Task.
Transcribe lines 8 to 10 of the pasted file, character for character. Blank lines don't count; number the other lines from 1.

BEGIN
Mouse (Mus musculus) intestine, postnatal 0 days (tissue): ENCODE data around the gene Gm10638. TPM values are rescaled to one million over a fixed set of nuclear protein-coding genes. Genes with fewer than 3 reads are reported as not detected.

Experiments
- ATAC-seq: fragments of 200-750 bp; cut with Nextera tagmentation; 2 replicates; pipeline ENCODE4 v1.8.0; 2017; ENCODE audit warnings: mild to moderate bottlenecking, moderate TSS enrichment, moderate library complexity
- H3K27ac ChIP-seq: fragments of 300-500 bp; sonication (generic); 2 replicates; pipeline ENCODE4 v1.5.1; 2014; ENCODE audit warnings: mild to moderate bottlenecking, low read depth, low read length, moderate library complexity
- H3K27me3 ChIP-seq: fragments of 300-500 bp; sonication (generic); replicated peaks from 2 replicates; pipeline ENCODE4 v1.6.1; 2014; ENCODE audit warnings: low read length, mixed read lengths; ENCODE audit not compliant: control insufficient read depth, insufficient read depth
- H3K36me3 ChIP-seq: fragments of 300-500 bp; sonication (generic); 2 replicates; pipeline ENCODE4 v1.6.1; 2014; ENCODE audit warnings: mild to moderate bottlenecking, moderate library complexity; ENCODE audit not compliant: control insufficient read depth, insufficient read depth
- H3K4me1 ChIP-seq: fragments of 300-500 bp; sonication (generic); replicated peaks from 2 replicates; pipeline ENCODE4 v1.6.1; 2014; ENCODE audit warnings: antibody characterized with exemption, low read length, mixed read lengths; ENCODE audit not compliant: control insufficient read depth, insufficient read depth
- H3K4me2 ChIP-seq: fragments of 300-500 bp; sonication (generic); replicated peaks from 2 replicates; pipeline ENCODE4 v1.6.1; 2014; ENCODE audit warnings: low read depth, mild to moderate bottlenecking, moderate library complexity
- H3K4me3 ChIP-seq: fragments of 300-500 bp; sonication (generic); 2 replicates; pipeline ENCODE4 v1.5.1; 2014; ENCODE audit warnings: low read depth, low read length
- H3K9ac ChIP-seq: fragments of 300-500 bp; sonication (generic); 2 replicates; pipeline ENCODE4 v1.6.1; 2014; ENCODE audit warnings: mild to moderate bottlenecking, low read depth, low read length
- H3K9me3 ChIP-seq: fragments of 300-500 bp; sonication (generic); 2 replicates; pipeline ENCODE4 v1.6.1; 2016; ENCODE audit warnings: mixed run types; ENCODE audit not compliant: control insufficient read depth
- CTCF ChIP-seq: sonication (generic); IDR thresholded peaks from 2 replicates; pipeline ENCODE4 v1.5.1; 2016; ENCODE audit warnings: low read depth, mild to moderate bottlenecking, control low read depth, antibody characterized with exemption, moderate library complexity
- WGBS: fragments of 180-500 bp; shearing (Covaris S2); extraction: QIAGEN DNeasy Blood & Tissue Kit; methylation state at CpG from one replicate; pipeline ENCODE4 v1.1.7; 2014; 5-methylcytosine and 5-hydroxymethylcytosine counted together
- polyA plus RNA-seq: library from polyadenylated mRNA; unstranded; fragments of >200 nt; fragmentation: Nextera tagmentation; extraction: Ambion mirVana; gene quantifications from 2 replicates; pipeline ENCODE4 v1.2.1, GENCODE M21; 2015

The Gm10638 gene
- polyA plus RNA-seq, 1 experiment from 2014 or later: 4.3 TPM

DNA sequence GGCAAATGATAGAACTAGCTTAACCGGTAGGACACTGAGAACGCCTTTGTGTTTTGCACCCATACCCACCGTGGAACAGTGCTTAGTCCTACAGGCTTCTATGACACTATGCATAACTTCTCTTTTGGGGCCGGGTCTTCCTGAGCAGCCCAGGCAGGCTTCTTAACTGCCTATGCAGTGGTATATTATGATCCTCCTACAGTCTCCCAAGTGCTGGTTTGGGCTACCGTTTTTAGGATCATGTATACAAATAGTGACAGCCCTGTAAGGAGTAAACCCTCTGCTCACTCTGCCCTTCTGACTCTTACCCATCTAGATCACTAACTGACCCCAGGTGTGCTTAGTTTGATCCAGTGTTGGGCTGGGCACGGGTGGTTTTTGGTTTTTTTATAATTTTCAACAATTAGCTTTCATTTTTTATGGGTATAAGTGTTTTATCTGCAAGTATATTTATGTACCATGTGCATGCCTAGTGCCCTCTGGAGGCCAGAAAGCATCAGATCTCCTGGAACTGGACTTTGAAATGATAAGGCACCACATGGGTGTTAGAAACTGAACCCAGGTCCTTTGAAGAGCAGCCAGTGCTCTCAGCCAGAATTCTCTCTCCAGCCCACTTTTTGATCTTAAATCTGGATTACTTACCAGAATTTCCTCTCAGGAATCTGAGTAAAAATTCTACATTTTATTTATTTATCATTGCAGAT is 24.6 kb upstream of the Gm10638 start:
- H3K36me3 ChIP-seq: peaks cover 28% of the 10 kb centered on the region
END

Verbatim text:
- H3K4me2 ChIP-seq: fragments of 300-500 bp; sonication (generic); replicated peaks from 2 replicates; pipeline ENCODE4 v1.6.1; 2014; ENCODE audit warnings: low read depth, mild to moderate bottlenecking, moderate library complexity
- H3K4me3 ChIP-seq: fragments of 300-500 bp; sonication (generic); 2 replicates; pipeline ENCODE4 v1.5.1; 2014; ENCODE audit warnings: low read depth, low read length
- H3K9ac ChIP-seq: fragments of 300-500 bp; sonication (generic); 2 replicates; pipeline ENCODE4 v1.6.1; 2014; ENCODE audit warnings: mild to moderate bottlenecking, low read depth, low read length